In the state of South Dakota, the Pine Ridge Reservation is home to the descendants of the Oglala Sioux Native American tribe. The children of Pine Ridge aspire to enroll in the Red Cloud High School with hopes of attending college. Many of their parent, suffer from alcoholism, a plague that has followed the Oglala Sioux since their first encounter with white settlers in the early 1800s. Poverty and discrimination have resulted in depression and despair which has yet to be fully addressed. The true story of the Native American experience remains misunderstood and in some cases neglected. They current day Oglala are the descendants of indigenous people whose home was a North American continent in which life was simple yet effective with languages largely unwritten and passed down through oral teaching. The Sioux were only one of hundreds of tribes, some of whom are now extinct such as the Canarsie Indians. Chief Luther Standing Bear (1868-1939) was born in Rosebud, South Dakota into the Oglala Sioux tribe and this is his story of his life and his people.
I found this enjoyable autobiography on Amazon while browsing through recommendations. I have always been curious about Native American history and the title quickly caught my attention. This story begins in Rosebud, South Dakota during Standing Bear’s childhood. Life is simple for the Sioux and he takes us through the motions, explaining daily life and the many customs practiced by their tribe. There is a good amount of information about the Sioux and their approach to life. Readers today may find some things strange but it is imperative to remember that this was a community that had no exposure at that time, to modern technology.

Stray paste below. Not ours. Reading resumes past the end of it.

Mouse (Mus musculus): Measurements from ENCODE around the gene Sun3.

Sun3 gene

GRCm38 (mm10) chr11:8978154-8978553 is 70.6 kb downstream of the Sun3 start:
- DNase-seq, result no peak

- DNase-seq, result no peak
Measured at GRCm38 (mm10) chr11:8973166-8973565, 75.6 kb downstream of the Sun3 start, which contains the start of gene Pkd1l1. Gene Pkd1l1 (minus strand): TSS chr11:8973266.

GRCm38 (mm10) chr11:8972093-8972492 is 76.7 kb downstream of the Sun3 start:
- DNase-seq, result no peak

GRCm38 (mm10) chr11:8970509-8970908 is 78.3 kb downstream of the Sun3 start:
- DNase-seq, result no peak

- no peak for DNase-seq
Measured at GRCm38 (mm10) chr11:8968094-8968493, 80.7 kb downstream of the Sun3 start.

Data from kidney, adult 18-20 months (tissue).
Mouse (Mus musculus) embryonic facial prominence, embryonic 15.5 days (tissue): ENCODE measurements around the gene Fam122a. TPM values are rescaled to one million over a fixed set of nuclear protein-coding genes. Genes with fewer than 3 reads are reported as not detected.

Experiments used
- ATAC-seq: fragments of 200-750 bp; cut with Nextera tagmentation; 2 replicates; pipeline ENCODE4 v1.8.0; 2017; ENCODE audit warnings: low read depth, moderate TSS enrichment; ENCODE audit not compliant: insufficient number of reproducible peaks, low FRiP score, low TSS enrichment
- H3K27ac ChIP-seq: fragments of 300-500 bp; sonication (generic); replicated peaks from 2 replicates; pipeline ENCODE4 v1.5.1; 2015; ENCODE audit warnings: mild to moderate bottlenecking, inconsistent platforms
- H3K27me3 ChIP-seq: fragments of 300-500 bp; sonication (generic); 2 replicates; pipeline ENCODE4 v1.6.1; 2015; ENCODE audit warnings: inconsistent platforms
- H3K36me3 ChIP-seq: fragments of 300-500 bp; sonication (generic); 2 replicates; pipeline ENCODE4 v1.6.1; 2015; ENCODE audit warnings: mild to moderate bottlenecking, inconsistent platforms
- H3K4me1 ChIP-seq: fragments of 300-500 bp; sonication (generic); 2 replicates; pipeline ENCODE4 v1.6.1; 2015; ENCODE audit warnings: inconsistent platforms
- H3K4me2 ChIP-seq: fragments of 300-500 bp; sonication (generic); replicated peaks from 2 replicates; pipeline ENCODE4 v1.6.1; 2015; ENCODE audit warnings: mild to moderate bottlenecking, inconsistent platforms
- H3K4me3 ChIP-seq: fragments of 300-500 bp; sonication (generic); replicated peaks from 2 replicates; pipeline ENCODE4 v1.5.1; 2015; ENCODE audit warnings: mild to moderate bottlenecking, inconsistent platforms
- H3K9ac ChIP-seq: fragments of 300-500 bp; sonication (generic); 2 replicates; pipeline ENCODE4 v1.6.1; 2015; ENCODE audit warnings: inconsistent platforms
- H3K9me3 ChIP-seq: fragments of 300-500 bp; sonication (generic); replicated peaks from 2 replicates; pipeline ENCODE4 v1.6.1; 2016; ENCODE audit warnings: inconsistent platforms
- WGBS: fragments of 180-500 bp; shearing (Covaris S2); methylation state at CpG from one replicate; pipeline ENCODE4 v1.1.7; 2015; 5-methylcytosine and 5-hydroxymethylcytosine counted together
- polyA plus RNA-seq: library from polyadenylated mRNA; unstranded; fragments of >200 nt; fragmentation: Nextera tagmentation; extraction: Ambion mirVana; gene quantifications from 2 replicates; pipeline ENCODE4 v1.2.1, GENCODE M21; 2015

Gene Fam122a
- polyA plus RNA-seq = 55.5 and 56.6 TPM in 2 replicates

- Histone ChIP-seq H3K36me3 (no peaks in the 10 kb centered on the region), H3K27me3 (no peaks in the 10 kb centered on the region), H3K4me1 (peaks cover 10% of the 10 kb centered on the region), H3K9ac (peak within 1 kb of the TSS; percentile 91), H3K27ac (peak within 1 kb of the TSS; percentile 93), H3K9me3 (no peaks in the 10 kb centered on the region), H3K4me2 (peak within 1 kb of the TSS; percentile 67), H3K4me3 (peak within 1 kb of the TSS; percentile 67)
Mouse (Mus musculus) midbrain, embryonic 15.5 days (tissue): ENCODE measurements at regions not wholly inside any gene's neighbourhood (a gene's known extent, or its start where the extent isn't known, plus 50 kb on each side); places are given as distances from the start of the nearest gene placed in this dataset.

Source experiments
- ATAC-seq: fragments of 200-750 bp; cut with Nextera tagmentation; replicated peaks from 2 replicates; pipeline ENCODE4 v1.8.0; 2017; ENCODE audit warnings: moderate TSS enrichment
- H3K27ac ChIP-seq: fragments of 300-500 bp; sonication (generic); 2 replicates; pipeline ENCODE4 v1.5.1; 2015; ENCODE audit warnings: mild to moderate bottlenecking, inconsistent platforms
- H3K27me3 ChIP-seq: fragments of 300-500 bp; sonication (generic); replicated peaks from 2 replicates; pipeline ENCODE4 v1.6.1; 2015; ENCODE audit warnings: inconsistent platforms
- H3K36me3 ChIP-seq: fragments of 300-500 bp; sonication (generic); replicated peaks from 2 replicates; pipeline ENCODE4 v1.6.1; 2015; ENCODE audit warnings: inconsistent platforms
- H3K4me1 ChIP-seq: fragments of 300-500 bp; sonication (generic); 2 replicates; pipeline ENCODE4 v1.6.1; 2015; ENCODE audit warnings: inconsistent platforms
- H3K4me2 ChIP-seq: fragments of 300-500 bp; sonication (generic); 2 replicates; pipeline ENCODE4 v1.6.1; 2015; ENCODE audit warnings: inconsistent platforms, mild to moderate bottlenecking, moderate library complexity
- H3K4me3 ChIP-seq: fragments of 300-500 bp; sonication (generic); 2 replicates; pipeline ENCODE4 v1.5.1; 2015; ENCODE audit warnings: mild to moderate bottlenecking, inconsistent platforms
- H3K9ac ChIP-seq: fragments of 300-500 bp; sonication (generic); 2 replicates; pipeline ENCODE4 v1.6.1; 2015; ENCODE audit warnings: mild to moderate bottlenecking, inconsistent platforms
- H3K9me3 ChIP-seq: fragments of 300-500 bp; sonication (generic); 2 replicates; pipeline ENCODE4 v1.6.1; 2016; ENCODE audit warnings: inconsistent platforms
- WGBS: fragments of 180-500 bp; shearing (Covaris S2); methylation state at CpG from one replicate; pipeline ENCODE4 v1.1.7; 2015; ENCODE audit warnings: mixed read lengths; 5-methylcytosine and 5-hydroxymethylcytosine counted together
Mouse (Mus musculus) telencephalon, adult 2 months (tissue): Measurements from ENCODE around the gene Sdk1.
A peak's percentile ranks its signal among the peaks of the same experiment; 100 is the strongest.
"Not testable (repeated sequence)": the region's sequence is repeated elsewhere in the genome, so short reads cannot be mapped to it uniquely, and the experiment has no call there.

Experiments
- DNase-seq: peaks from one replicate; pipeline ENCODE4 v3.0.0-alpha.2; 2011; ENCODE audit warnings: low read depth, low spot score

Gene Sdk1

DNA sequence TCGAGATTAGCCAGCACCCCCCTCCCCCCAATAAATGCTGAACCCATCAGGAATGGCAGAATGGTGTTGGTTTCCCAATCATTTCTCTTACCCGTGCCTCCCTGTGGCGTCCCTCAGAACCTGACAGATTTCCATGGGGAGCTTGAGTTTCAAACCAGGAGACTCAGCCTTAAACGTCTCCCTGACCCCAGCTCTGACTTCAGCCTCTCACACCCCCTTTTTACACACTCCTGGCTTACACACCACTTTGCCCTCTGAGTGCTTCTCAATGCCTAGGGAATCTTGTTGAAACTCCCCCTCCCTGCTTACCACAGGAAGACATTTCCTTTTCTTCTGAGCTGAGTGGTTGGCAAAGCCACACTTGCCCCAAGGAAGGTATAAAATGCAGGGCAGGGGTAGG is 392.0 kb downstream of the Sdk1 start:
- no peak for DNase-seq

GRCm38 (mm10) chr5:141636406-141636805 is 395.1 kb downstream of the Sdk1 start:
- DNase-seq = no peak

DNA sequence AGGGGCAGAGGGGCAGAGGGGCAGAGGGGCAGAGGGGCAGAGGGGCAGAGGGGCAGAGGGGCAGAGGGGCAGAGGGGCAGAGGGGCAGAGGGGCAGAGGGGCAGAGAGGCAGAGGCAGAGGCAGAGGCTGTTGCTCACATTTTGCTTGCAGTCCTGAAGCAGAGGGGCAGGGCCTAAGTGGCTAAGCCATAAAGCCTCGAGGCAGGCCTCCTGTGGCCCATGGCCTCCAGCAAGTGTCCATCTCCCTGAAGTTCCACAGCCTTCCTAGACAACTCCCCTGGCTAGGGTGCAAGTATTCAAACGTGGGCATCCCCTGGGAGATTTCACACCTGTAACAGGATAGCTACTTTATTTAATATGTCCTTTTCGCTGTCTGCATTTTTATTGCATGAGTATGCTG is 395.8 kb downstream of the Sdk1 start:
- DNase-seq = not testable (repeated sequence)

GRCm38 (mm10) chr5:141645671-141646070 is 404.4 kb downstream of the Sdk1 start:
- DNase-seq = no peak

Life for the Sioux changes as the United States Government increases its policy of expansionism and begins to seize land home to native tribes. The new settlers introduce the Sioux to new foods and customs, and his descriptions about them are eye-opening and highlight the stark difference in culture between the two groups. But over time, the two groups become more acquainted with each other and the white settlers become determined to give the Sioux a formal education. Standing Bear enrolls the Carlisle Indian School under the direction of Captain Pratt who becomes one of the most important figures in his life as we read the book. And it is at this point, that his life is never the same and his path of education would take him places he never imagined. He adopted the English first name of Luther and it remained with him for the rest of his life.
As Standing Bear increases his knowledge and his expertise of the English language, he is accepted to work in a store owned by former United States Postmaster General John Wanamaker (1838-1922) which changes his view of the world and he soon realize that he must do what is possible to help his people the Sioux. He makes the tough decision to return to his home, with the intention of using his education and teaching skills to improve life for the Sioux. But the story soon take takes yet another turn as he meets and marries Nellie De Cory with whom he would father several children. And it is not long before opportunity comes knocking again and soon husband, wife and child are off to London as part of the traveling Buffalo Bill Show. He recalls life in England and how he and fellow tribesmen adjusted to show business on the road in a foreign country. Throughout all, he is the undisputed leader who lives an exemplary lifestyle founded on principle. His heritage as a Sioux is of the utmost importance and the words of his father are never far from his mind throughout the book.
Upon his return to the United States, his life takes a series of turns, and his next destination was California, headquarters for the motion picture industry. He finds work in Hollywood for a short time as an actor but quickly realizes that no one understands how to accurately portray Indians on screen. The non-existent presence of authentic Indians in motion pictures is not lost on him and he informs us at the book’s closing that he is planning on opening an Indian Employment Agency to help other Native Americans find work. However, his ultimate goal was to help other Indians make the transition from the plains to the white man’s world. Their world is foreign to us but Standing Bear knows this and his purpose here is to help you understand and appreciate the Sioux. On February 20, 1939, Standing Bear died from complications of the flue while filming ‘Union Pacific’ directed by Cecil B. DeMille (1881-1959). He was seventy-years old and had lived an extraordinary life as described within the pages of this book.